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Greek yields spike amid creditor dispute, minister reveals pressure from IMF

Greek people stage a protest against the government's austerity policy at the Sintagma square in Athens, Greece on May 22, 2016.
Ayhan Mehmet | Anadolu Agency | Getty Images
Greek people stage a protest against the government's austerity policy at the Sintagma square in Athens, Greece on May 22, 2016.

Greek lawmakers are under pressure from the International Monetary Fund to overcome the current impasse over its bailout, a Greek minister told CNBC on Friday.

"There's pressure from the IMF, certainly," George Katrougalos, the Greek alternative foreign minister for EU affairs, told CNBC over the phone on Friday.

Katrougalos told CNBC that, at the moment, most of the pressure comes from the International Monetary Fund (IMF) and not from European creditors. This could be the case because the IMF is itself under pressure to decide on whether or not it will be part of the Greek bailout program. The IMF said it would not comment on the minister's remarks when contacted by CNBC.

Greece is currently on a third bailout program worth 86 billion euros ($92 billion). The current impasse between Greece, the EU and the IMF over the implementation of austerity measures sent the country's two-year bond yields rising to around 10.09 percent on Thursday, their highest level since June last year, on fears that the country could soon run out of cash and would not be able to make crucial debt repayments.

The institution led by Christine Lagarde has decided not to join the third financial rescue for Greece until there's evidence that Greek debt will be made sustainable. The latest bailout program, which began in 2015, has a year-and-a-half still to go.

For some countries, such as Germany, the Netherlands and Finland, the IMF's participation in the program is essential.

"It's not so much about the funds, the Europeans have enough money to lend to Greece," an official close to the bailout talks, who asked to remain anonymous due to the sensitivity of negotiations, told CNBC earlier this week, adding that the issue is more of credibility.

According to Katrougalos, the IMF is currently questioning both the Greek and the European fiscal estimates and wants to revisit questions that have already been fixed, including reforms on pensions.

The same official, who is part of the negotiations, told CNBC on Friday that "there's a lot of focus on the IMF...but even if the IMF wouldn't exist on this planet, Greece and the EU wouldn't be able to conclude the second bailout review."

Deal next week?

Katrougalos told CNBC that "there are ongoing efforts to reach a deal next week." If indeed European creditors recognize next week that Greece has completed all the agreed measures for the second bailout review, then this would pave the way for new disbursements.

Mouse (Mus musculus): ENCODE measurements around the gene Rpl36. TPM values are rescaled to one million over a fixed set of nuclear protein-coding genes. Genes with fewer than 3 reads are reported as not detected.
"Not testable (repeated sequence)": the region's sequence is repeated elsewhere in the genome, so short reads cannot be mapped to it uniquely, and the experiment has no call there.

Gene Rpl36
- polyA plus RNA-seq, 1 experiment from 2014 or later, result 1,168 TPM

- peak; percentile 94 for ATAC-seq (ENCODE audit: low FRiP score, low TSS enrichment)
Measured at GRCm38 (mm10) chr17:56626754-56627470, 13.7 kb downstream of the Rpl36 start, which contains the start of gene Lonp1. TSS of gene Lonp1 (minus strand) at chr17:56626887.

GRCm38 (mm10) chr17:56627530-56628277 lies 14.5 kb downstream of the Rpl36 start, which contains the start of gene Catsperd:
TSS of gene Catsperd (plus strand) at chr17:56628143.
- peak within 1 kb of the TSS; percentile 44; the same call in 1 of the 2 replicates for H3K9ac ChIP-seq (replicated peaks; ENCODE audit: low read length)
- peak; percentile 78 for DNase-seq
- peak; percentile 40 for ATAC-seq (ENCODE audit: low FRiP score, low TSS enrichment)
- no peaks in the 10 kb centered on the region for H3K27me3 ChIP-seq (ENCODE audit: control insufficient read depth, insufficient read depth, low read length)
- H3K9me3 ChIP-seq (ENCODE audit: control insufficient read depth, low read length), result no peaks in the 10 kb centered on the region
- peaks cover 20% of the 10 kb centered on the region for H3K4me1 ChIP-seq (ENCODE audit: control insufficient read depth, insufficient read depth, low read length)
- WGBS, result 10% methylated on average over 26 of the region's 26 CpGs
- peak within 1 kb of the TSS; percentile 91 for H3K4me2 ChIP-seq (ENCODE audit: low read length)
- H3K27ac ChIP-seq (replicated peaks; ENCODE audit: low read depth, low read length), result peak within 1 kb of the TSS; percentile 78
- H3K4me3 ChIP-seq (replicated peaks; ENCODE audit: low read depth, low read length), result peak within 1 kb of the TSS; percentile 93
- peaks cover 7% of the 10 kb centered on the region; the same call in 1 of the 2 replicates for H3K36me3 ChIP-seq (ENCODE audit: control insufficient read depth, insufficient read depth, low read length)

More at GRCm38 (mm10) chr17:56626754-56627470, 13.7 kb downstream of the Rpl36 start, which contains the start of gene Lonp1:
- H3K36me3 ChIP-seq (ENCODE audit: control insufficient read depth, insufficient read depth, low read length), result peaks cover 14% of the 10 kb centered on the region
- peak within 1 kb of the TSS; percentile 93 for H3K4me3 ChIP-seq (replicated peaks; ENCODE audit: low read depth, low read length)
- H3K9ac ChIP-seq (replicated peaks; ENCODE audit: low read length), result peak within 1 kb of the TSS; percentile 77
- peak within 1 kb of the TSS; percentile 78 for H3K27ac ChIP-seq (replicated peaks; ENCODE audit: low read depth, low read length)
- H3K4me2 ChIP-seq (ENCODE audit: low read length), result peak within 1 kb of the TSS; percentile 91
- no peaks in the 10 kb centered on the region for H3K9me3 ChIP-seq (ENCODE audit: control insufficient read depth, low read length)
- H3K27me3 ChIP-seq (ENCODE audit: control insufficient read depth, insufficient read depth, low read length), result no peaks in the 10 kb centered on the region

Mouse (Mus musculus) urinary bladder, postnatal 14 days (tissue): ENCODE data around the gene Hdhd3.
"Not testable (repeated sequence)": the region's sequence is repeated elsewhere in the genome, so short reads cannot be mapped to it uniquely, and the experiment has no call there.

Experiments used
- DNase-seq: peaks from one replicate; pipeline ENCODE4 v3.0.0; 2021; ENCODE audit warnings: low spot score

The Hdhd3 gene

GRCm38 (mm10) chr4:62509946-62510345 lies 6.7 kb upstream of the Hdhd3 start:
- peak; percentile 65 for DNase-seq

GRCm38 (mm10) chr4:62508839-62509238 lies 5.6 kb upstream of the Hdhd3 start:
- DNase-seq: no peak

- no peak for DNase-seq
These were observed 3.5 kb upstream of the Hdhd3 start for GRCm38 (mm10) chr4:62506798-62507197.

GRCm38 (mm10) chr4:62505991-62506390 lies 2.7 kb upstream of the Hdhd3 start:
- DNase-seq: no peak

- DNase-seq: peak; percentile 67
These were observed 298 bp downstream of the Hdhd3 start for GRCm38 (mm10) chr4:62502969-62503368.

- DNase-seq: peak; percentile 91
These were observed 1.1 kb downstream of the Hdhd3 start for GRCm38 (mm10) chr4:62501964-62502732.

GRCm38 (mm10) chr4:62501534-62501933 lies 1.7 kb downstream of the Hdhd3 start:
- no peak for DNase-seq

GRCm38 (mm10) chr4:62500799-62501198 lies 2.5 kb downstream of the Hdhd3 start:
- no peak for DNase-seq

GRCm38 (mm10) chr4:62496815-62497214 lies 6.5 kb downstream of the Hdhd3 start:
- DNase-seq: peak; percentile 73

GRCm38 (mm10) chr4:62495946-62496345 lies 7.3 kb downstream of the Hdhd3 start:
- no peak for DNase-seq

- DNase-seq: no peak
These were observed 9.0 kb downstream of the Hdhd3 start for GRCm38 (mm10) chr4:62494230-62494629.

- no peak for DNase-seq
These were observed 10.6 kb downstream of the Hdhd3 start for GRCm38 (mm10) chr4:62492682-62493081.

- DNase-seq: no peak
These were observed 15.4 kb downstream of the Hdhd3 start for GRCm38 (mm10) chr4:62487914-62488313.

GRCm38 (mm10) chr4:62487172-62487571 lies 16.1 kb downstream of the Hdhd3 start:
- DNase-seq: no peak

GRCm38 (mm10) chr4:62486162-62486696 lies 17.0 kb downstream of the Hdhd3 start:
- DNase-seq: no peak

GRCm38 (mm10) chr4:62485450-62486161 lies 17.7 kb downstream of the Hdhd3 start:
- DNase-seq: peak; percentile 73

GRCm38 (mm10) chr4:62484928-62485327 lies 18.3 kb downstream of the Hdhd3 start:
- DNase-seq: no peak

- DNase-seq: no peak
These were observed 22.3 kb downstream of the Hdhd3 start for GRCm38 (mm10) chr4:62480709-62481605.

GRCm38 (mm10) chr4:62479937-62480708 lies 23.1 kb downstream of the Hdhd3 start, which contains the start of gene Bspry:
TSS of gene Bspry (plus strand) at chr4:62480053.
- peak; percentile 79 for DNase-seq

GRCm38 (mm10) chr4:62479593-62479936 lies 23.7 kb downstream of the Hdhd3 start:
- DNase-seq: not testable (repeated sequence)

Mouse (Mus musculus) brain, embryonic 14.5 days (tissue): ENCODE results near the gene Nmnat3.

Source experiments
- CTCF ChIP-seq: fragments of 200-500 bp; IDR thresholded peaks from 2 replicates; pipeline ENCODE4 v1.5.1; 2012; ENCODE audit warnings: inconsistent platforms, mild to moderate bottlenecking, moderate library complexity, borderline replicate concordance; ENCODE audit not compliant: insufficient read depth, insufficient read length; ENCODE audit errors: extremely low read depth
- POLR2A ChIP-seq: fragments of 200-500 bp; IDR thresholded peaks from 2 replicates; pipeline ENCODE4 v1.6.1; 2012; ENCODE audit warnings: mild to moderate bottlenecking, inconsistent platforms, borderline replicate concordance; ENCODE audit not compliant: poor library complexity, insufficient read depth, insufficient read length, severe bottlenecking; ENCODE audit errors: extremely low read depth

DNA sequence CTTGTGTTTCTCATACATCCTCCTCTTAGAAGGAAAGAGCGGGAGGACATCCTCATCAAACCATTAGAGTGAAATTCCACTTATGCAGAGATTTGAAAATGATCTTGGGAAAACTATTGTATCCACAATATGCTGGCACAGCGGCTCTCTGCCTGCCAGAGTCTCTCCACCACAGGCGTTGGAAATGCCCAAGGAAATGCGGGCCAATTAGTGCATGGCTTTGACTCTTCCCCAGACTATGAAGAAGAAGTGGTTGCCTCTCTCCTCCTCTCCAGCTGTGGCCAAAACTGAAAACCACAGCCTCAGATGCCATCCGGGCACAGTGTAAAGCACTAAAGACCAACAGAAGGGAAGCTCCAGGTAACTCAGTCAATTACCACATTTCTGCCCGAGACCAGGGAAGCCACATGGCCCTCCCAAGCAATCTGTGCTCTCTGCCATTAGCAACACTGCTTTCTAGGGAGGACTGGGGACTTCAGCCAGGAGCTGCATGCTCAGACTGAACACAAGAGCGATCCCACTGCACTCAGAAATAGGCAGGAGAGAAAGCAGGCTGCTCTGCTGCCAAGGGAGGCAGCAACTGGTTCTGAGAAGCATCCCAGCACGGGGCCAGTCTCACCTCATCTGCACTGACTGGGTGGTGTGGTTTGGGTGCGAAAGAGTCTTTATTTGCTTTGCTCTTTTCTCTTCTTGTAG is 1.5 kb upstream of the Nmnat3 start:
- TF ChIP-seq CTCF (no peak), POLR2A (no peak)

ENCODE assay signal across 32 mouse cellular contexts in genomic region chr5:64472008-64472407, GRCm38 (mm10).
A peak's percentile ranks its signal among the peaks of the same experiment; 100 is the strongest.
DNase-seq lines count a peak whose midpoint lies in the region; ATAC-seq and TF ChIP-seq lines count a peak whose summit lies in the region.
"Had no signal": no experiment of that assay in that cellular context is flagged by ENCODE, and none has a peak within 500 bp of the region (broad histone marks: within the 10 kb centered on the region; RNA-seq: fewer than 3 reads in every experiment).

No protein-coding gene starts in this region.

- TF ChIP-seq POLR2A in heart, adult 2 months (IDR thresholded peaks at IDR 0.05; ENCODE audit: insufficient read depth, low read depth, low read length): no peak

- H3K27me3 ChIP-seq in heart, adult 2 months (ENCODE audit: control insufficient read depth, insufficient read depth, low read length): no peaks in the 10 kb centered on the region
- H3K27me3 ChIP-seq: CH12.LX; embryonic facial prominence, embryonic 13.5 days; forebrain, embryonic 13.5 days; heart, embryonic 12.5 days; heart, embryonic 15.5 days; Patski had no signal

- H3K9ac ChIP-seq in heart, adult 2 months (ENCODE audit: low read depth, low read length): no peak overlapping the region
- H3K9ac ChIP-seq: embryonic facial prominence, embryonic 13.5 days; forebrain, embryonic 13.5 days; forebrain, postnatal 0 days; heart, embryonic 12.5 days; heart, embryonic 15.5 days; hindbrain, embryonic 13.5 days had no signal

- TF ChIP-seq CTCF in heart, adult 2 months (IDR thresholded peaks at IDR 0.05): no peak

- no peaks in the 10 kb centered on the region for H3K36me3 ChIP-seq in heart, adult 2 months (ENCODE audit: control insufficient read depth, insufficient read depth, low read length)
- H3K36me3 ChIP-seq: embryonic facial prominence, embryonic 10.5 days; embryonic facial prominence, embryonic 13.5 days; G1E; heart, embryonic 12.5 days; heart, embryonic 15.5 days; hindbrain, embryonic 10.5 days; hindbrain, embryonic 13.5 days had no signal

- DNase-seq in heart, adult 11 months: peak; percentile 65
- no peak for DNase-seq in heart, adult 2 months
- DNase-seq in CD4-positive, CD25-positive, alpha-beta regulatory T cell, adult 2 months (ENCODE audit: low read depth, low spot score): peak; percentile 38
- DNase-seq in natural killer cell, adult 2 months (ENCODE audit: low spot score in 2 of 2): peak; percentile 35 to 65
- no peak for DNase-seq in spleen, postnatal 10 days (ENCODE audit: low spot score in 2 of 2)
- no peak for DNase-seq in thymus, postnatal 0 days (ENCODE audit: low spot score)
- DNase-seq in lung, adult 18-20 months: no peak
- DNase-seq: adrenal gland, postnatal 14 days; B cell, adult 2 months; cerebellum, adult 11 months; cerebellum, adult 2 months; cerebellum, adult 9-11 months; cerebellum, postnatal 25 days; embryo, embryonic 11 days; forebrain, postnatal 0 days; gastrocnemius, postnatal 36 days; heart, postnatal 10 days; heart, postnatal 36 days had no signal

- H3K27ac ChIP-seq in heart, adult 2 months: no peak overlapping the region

With fresh funds, Greece should be in condition to meet deadline payments next summer and avoid a financial collapse. But the view among creditors is that such a deal next week is "unlikely". It all depends on Greece and whether it implements the reforms that creditors demand but, according to the official involved in the talks, there are at least between 40 to 50 measures that Greece has yet to put through to conclude the second review.

Debt 

However, beyond the second bailout review, the Greek debt issue and the IMF's participation are yet to be solved.

"It's necessary to have some debt relief," Katrougalos said, "because we want to enter the QE (quantitative easing) of (ECB President Mario) Draghi."

Being eligible to be part of the European Central Bank's QE program would "help the momentum that we have," the minister said, referring to the recent data showing that Greece returned to economic growth in 2016. At the moment, the ECB cannot purchase Greek bonds because they do not have an investment grade rating.

According to the latest IMF report, Greece should grow 2.7 percent in 2017, after growing 0.4 percent last year.

Snap elections?

Moody's credit rating agency said Thursday that it is concerned with the current impasse between Greece and its creditors, adding that this could lead to earlier elections.

"The European creditors also have a more optimistic view of Greece's fiscal and macro prospects than the IMF, including that Greece will be able to maintain primary surpluses of 3.5 pecent of GDP for the coming years. The IMF, meanwhile, believes Greece can achieve a primary surplus of only 1.5 percent per year. The impasse has a number of risks for Greece. First, it puts pressure on the Greek government to deliver more measures than it had originally envisaged to conclude the second review," Moody's said in a note released Friday.

"Although we expect that the Greek government will implement the required measures, the risk of early elections is increasing given the rising political cost to the government and its slim majority in the parliament...Early elections might bring a new and more reform-minded conservative government, but Greece's economy would be hit again by prolonged uncertainty, after having just started to record positive growth," Moody's said.


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